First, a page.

In the New Jedi Order, General Wedge Antilles proves to have some skill at this on Borleias. He's trying to strategically lose to fool the Vong forces, while keeping his own as intact as possible, when the Lusankya and the Millenium Falcon come into system in exactly the wrong time and place. He couldn't let those be destroyed, so he has to rearrange forces that were in retreat to rescue them, while still preserving as much of his fleet as possible. And he does, and it is awesome.
The tactic he needed clicked into Wedge's mind. In the span of a second, he evaluated it, tested it for major weaknesses, dismissed the weaknesses as irrelevant because of the Yuuzhan Vong's current state of confusion, and decided that he could probably use the tactic again - once - at a later time.
The downside of course is that he ends up winning despite trying to lose, which turns into a Springtime for Hitler situation when the enemy then sends a much smarter commander to oppose him. (For those wondering, he fooled and out-strategized that one too.)
In any Culture novel you'll find varied experts at every version of gambit, especially with some of the Minds, standout examples of of The Chessmaster. However, in Xanatos Speed Chess specifically, awards go to The Player of Games (where the protagonist decides to bring down an entire civilisation using this trope (his original plan having been cast aside for the continuous analysis of modifiers he discovers half-way through), Use of Weapons (where the protagonist lives on this trope (usually literally his own survival)), and Excession (where the Interesting Times Gang are long-time veterans of Xanatos Speed Chess and have elevated it to an artform).
Wilkie Collins seems to have been fond of this trope; Lydia Gwilt in Armadale and Captain Wragge in No Name are both excellent Xanatos Speed Chess players.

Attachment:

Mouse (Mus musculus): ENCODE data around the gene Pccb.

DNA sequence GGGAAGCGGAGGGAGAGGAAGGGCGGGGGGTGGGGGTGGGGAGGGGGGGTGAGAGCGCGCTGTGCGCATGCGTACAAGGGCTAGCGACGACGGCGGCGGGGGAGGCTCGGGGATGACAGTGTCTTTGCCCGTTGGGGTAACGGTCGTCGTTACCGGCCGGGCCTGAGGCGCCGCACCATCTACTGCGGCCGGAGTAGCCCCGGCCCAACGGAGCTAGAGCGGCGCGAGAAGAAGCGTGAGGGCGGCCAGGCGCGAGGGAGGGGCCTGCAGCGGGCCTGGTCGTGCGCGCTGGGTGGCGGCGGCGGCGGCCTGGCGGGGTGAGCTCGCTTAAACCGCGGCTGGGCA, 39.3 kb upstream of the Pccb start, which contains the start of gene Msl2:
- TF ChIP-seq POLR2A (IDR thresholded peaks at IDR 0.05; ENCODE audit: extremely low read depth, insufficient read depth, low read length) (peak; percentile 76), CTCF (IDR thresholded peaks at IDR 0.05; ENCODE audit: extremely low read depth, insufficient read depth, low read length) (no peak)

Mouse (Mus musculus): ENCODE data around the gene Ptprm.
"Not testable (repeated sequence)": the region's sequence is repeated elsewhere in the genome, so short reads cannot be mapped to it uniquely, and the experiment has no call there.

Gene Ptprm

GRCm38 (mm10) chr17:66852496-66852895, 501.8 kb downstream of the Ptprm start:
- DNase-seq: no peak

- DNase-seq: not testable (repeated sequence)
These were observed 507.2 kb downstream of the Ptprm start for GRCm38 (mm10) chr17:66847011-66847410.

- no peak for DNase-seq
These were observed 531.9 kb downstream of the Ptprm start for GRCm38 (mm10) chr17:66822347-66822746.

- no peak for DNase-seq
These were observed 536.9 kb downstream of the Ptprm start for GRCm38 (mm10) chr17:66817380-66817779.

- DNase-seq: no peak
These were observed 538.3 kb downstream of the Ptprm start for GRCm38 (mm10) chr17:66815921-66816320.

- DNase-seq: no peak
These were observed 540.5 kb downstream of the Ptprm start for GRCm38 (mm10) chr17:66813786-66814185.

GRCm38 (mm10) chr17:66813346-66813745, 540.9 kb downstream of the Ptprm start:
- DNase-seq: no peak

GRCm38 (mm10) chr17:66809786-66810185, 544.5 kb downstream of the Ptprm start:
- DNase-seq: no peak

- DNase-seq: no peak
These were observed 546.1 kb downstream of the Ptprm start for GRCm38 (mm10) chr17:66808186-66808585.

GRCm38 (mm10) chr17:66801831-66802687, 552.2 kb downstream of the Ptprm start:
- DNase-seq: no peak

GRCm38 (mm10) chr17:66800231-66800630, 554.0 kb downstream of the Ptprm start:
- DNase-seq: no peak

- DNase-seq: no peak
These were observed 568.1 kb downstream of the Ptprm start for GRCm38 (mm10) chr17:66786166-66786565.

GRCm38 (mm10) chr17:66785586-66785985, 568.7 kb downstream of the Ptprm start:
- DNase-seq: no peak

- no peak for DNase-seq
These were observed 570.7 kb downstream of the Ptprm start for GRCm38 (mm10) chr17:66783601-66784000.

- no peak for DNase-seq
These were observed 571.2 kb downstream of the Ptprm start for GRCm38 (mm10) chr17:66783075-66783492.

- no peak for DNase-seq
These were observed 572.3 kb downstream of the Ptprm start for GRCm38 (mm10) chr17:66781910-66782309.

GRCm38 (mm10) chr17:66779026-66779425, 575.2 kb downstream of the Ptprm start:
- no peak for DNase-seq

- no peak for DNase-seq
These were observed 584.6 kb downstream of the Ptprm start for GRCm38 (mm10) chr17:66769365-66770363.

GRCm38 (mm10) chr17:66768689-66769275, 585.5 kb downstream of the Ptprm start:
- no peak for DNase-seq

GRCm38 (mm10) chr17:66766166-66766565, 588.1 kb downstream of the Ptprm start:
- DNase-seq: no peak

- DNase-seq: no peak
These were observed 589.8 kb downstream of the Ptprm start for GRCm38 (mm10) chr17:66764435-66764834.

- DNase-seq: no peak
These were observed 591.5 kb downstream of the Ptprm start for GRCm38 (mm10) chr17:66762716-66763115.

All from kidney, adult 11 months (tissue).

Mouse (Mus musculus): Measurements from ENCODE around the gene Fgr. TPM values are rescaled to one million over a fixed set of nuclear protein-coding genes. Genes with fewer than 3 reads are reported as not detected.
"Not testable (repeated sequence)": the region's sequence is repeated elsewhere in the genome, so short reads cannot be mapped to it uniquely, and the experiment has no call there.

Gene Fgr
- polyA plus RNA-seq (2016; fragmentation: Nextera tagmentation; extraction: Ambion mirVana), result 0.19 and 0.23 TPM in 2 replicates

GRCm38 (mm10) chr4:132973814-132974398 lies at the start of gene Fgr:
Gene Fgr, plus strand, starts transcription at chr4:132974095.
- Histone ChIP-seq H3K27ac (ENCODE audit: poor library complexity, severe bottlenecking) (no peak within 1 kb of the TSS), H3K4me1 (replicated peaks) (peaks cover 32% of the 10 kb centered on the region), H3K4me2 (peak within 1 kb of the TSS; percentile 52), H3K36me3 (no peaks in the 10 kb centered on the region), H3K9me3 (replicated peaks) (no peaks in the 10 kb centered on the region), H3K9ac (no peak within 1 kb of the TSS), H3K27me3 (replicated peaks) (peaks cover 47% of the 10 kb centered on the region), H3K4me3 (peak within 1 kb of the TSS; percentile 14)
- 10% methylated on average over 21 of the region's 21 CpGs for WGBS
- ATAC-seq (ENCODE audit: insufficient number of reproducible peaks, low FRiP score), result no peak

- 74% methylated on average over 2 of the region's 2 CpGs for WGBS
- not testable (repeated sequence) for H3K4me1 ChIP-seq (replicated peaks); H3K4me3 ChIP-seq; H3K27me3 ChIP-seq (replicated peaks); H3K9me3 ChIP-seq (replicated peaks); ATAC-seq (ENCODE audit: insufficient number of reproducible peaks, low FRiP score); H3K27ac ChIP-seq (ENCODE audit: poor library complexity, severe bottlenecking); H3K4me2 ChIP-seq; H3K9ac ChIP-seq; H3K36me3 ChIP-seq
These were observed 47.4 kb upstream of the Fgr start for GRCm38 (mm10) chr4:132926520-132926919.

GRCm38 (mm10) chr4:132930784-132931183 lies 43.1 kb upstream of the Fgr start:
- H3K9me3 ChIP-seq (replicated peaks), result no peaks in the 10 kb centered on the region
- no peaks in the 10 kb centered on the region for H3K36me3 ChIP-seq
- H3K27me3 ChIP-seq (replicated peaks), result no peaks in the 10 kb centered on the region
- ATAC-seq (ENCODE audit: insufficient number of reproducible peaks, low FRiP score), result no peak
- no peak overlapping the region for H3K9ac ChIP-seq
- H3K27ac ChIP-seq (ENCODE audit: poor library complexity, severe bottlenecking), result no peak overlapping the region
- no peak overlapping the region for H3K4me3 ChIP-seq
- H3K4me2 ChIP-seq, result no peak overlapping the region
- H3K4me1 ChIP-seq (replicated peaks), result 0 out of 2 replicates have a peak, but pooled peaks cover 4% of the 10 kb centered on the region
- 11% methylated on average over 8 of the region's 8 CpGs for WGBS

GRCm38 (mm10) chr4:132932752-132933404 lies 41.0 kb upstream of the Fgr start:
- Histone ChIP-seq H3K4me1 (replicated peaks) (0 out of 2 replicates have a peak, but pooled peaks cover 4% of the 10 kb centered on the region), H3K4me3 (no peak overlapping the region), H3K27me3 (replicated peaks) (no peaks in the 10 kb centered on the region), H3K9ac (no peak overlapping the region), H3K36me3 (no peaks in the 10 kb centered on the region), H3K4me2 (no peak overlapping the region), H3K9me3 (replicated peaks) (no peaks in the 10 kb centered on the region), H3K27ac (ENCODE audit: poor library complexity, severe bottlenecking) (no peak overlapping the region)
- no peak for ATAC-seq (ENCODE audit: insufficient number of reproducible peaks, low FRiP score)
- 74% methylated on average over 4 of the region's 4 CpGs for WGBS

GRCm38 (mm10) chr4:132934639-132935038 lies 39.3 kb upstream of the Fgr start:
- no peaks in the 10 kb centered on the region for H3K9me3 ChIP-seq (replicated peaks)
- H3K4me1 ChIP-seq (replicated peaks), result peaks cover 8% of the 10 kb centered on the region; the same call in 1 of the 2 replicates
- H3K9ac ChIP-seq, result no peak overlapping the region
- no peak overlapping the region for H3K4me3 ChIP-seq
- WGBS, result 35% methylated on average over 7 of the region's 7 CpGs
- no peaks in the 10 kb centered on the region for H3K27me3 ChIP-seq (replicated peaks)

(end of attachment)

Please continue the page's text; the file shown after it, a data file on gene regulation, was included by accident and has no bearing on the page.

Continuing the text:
Common in the Dream Park novels, especially The California Voodoo Game.
While Belisarius demonstrates an awe-inspiring level of long-term strategic planning (several of the characters realize that he'd set up the endgame of the war several years,and five books, before, ahead of it actually starting), on a tactical level he's constantly improvising on the fly and leaving everyone in the dust.
Shift the ape, the villain of the final The Chronicles of Narnia book The Last Battle, is very good at adjusting his plans in seconds. When a Bolt of Divine Retribution strikes nearby after he and Bumbling Sidekick Puzzle think up a plan to pass himself off as a false Aslan, Shift claims it is a sign of divine approval for their deceptive plan. When a lamb protests allying with the Calormens because they worship the evil Tash, Shift just rebukes him and tells him Aslan and Tash are the same being. When Puzzle is captured and Tirian the king plans to reveal him as the false Aslan, Shift does their job for them by spreading the word about it but blaming Tirian for being the one to deceive everyone.
Frederick Forsyth often has his characters doing this, and sometimes at the end (especially the Devil's Alternative) they find out that they were being used in the Speed Chess of someone at a higher level than them.
Tavi from Codex Alera by Jim Butcher is an exemplar of this trope. In book five, across the ocean from his home continent, surrounded by anthropomorphic wolves who easily outclass him, he plays a game of Xanatos Speed Chess with limited resources against a villain who has hundreds of thousands of extremely powerful fodder. AND WINS.
The entire Korval clan in Miller & Lee's "Liaden Universe" books - particularly Delm Val Con Yos Phelium and his lifemate Miri.
In Ender’s Game, Ender is able to lead Dragon Army to an unprecedented 7:0 win/loss ratio in his first week as a commander because of this trope. Most of his opponents used pre-planned formations and had little room for improvisation; Dragon Army was structured to operate as much smaller units and even had a specific team whose job was to come up with "stupid ideas" to keep the enemy off-balance. In short, Ender made use of the fact that his troops weren't just soldiers, but genius-level soldiers.
From the Ender's Game spinoff Shadow series there's Achilles de Flandres. Despite being of ordinary birth and growing up a crippled street urchin, he's able to complete with genetically-engineered supergeniuses and effectively turn the world into his personal game of Risk. At one point mentor figure Colonel Graff pointedly tells Peter Wiggin that Achilles is not unbeatable, and that the reason why he keeps outwitting geniuses is because he's mastered the art of creating chaotic situations and then seizing opportunities.
In Sarah A. Hoyt's Darkship Thieves, Thena observes that she always has a Plan B, and often a Plan C, and all too frequently she has to resort to Plan F.
Live Action TV